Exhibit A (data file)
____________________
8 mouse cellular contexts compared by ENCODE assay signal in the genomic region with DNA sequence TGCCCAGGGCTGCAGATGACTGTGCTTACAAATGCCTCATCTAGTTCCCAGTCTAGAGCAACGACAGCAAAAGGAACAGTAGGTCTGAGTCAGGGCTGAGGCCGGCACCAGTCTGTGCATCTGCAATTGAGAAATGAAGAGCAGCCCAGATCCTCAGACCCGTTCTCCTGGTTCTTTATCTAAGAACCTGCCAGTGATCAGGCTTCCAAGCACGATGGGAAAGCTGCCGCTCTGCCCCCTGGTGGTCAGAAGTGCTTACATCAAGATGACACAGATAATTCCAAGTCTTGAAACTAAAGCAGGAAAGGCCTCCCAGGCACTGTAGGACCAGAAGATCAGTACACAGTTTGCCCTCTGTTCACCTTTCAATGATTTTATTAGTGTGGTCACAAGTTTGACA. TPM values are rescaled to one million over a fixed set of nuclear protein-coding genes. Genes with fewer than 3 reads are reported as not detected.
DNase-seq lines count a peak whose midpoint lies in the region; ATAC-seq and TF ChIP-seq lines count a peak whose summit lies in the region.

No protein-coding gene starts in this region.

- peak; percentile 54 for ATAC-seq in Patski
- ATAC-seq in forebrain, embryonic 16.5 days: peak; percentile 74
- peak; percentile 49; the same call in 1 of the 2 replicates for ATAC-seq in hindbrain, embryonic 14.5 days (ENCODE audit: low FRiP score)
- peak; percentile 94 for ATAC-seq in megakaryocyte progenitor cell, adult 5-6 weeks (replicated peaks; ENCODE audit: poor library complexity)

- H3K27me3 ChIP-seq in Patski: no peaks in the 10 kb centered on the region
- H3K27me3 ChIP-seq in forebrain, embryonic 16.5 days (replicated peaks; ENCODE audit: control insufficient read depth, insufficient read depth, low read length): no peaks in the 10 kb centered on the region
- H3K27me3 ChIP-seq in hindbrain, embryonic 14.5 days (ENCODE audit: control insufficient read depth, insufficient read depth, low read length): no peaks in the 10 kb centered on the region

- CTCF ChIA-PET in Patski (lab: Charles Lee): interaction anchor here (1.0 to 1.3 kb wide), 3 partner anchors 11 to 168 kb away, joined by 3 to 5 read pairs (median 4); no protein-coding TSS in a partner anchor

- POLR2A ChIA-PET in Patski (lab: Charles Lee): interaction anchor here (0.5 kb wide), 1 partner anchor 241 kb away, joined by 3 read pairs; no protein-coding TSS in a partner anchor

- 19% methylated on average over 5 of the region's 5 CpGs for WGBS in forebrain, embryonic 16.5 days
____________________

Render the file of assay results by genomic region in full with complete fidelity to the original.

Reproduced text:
8 mouse cellular contexts compared by ENCODE assay signal in the genomic region with DNA sequence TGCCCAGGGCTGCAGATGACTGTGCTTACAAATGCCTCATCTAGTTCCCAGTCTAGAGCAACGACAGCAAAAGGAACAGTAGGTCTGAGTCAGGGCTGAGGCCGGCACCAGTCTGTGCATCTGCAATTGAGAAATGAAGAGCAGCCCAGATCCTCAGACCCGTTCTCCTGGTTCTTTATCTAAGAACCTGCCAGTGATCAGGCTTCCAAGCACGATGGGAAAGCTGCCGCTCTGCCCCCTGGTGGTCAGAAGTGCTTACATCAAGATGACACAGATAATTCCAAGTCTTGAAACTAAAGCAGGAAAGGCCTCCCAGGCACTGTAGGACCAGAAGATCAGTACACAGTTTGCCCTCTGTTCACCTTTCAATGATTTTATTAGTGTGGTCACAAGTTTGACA. TPM values are rescaled to one million over a fixed set of nuclear protein-coding genes. Genes with fewer than 3 reads are reported as not detected.
DNase-seq lines count a peak whose midpoint lies in the region; ATAC-seq and TF ChIP-seq lines count a peak whose summit lies in the region.

No protein-coding gene starts in this region.

- peak; percentile 54 for ATAC-seq in Patski
- ATAC-seq in forebrain, embryonic 16.5 days: peak; percentile 74
- peak; percentile 49; the same call in 1 of the 2 replicates for ATAC-seq in hindbrain, embryonic 14.5 days (ENCODE audit: low FRiP score)
- peak; percentile 94 for ATAC-seq in megakaryocyte progenitor cell, adult 5-6 weeks (replicated peaks; ENCODE audit: poor library complexity)

- H3K27me3 ChIP-seq in Patski: no peaks in the 10 kb centered on the region
- H3K27me3 ChIP-seq in forebrain, embryonic 16.5 days (replicated peaks; ENCODE audit: control insufficient read depth, insufficient read depth, low read length): no peaks in the 10 kb centered on the region
- H3K27me3 ChIP-seq in hindbrain, embryonic 14.5 days (ENCODE audit: control insufficient read depth, insufficient read depth, low read length): no peaks in the 10 kb centered on the region

- CTCF ChIA-PET in Patski (lab: Charles Lee): interaction anchor here (1.0 to 1.3 kb wide), 3 partner anchors 11 to 168 kb away, joined by 3 to 5 read pairs (median 4); no protein-coding TSS in a partner anchor

- POLR2A ChIA-PET in Patski (lab: Charles Lee): interaction anchor here (0.5 kb wide), 1 partner anchor 241 kb away, joined by 3 read pairs; no protein-coding TSS in a partner anchor

- 19% methylated on average over 5 of the region's 5 CpGs for WGBS in forebrain, embryonic 16.5 days